One would think that running a small-town museum would not be too challenging, after all, you are in a rural area, right? Well, it is both challenging and fulfilling.
The fulfilling part is multi-faceted. I enjoy researching artifacts, learning the stories, and planning exhibits. My goal is creating an exhibit that hopefully provides good information alongside a pleasing presentation. It takes time to research artifacts because I want to learn more than "what" it is; I want to know its history. Who created it? When and how was it used? Is it still used today? Did it inspire later innovations? What is its local story? I save all information in the museum's software program (PastPerfect) for both information and use in exhibits. One of my favorite activities is placing Victorian clothing on dress forms for
textile/fashion exhibits. Compared to more modern clothes, the older fabrics are of a high quality, the garments very well-constructed, and many have elegant embellishments. They are usually eye-catching and are conversation pieces.
While I don't write as much as I would like, I do enjoy researching and writing "From the Collection" for "The Orange County Review" and sharing on LinkedIn and this blog page. The problem is finding dedicated time during the day for research, photographs and layout because I need to attend to our guests/visitors when they enter the museum.
I enjoy our visitors, learning where they are from and sharing the museum's exhibits with them. It is especially encouraging when visitors, young or not so young, are really engaged and enjoying themselves.
The not so much fun part of my day is cleaning the bathrooms after each use, vacuuming, wiping case glass and shelving, and doing garbage patrol. The gift shop shelving gets dusty rather quickly and people do track in outside debris on their shoes, so dusting and vacuuming are daily tasks; as is wiping down bathrooms. While the upper museum rooms are not difficult to maintain, the lower level Hall of Agriculture and Transportation is a real challenge.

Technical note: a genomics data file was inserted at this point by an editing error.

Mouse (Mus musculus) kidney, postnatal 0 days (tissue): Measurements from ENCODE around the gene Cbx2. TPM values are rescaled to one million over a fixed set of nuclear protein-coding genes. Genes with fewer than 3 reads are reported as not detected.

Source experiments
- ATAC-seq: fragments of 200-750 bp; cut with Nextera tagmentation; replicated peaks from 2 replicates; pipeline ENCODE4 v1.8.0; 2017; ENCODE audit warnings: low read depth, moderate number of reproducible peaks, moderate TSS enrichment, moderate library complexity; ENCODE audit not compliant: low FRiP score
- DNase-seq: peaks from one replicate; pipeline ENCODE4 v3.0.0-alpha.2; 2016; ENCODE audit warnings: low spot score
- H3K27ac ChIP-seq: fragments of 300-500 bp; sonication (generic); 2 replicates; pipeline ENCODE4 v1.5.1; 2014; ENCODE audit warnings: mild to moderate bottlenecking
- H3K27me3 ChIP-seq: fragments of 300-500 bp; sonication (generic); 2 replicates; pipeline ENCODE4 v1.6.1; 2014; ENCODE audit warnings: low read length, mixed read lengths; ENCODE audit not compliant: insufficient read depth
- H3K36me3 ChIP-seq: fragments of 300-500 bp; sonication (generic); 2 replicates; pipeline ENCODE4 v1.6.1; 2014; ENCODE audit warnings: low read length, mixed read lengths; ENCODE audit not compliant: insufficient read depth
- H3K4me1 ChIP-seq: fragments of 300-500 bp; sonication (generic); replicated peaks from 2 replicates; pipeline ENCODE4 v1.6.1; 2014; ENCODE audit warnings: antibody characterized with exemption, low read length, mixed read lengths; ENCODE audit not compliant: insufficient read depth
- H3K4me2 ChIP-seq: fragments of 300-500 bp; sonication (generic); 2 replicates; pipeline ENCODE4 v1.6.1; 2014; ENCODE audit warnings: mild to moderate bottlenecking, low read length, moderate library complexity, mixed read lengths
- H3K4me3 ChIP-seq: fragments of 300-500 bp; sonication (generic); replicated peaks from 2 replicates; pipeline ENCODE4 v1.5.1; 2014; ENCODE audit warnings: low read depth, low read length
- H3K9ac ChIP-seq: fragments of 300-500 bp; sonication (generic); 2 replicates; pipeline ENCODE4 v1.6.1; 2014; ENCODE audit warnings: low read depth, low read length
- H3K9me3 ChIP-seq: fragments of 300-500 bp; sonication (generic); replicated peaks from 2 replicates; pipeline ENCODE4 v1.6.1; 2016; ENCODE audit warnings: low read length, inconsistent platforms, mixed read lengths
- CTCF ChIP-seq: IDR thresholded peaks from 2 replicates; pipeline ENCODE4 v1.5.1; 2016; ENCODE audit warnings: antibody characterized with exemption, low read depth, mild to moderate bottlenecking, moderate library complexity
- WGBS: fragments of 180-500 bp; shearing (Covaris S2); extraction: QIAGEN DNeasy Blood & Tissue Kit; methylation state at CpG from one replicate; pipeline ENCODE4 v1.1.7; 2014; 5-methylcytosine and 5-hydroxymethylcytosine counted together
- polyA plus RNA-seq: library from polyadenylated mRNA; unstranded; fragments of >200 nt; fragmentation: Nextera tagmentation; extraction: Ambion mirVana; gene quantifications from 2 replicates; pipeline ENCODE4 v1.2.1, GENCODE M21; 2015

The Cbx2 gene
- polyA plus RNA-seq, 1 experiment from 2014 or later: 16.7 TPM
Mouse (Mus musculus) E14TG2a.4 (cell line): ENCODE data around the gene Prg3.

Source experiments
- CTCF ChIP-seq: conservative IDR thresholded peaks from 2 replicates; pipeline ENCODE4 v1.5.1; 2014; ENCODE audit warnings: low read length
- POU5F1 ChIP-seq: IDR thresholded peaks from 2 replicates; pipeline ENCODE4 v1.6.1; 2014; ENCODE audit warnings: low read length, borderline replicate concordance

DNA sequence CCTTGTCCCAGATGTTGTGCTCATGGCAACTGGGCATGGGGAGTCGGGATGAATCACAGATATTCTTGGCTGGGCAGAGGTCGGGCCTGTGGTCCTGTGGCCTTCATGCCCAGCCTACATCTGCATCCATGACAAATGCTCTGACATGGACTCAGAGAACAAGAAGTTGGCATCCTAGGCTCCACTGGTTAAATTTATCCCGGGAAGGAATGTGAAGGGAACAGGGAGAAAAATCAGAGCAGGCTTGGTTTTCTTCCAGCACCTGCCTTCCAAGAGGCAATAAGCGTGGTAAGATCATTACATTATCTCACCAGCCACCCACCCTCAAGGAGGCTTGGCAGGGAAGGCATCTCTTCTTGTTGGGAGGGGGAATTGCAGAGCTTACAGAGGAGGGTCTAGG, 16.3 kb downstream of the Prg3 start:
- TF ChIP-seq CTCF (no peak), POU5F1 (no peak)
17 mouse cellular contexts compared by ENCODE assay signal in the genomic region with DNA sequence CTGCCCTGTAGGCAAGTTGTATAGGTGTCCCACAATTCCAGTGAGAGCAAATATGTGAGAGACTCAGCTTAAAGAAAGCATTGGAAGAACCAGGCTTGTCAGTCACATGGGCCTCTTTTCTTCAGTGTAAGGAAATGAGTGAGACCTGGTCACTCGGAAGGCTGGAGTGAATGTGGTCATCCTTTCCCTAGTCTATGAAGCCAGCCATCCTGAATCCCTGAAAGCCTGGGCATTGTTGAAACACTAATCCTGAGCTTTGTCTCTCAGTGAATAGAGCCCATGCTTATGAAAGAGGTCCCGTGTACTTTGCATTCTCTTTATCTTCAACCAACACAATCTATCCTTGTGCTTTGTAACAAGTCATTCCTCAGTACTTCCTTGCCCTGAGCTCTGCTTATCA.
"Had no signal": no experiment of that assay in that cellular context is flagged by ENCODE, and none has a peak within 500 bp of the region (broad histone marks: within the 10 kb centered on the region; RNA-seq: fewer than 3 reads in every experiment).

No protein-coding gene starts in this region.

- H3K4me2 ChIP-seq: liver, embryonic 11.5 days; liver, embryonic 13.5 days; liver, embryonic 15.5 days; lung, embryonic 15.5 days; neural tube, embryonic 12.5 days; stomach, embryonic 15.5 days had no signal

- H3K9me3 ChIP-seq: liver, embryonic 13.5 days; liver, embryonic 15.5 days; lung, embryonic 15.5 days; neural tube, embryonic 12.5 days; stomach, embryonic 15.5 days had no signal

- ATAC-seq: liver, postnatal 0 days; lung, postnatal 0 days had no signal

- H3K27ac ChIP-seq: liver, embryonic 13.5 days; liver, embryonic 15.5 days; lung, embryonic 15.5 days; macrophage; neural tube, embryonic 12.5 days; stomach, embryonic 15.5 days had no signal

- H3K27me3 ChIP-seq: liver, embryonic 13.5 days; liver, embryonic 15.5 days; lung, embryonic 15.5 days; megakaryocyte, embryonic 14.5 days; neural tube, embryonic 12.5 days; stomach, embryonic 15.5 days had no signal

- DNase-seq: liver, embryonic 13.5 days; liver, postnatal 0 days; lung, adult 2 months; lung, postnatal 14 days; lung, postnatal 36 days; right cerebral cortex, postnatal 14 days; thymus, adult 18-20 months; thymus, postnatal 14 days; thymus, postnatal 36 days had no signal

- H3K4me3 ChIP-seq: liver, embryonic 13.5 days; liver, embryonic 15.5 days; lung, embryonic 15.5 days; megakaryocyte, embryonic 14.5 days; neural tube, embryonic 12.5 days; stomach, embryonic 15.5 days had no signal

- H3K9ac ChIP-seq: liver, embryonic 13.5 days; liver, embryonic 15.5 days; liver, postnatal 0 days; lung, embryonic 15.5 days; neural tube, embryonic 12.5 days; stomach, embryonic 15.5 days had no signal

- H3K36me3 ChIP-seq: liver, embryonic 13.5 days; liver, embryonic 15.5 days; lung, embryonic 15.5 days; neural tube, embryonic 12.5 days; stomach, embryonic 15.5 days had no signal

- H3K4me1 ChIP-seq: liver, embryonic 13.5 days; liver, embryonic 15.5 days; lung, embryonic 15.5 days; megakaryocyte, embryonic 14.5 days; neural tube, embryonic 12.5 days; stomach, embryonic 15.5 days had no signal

It is such a large space filled with farm implements, conveyances, and of course, the 1733 house. It takes a couple of hours to vacuum the floor space and behind the artifacts. A couple more hours are needed to clean (vacuum/wipe) artifacts and the house interior. What does not help is the small areas under doors and alongside a few windows where there is open space and dirt and debris come filtering into the space. (Hint-hint -- if you want to volunteer some hours, I could really use help!)
Since I don't have a staff of people working with me, it is easy to get caught mid-project when guests/visitors arrive and I sometimes; no, I often get side-tracked mid-project and don't get back to the work until late in the day or even the next one. (I started this short blog yesterday!)
When I'm really busy with guests (phones, etc.), I often have my to-do-stacks. After little while, things begin to pileup. It doesn't help that our storage space is finite and I'm not certain how I can increase the efficiency of the current area. So -- as you can see....things are building up!
Occasionally I will have a surprise visit from a local resident wanting to donate something. This is always interesting and especially fun if I am able to accept the donation(s). Working in a locally-focused museum is especially fun when you receive another piece of the local heritage. All kinds of things have been donated in the last few years: quilt, surgical equipment, garments, books, an oven and just yesterday a cobbler shoe/boot last. I was also able to find the patent through the U.S. Patent search engine.
The donor's ancestor was not the patent holder, rather, he used the item. It was passed down through several generations.
Each item has a story, and it is these little bits and pieces that make history more interesting.
The basic plan for each day is to vacuum, dust, and check bathrooms' supplies and cleanliness. Then, if there is time, dust the gift shop and set up for the day. Once open at 10:00 a.m., visitors/guests are my primary focus. If it is a slower day, then I can work on various projects, respond to any queries (emails usually), and write something for one or several posts/sources. An on-going project is photographing the entire collection and ensuring the photograph and all information is up-to-date in PastPerfect. I'm also working re-boxing and improving storage of artifacts as best as can be done in this limited space.
I am grateful for my one high school intern who comes approximately every-other-Saturday - Yancy. She's great! I'm hoping she'll be able to make more Tik Tok videos for the museum. She has been helping with the inventory work and it's been a real relief to have her assistance.
SO - that's what it's like, almost every day, working in a small town museum....usually.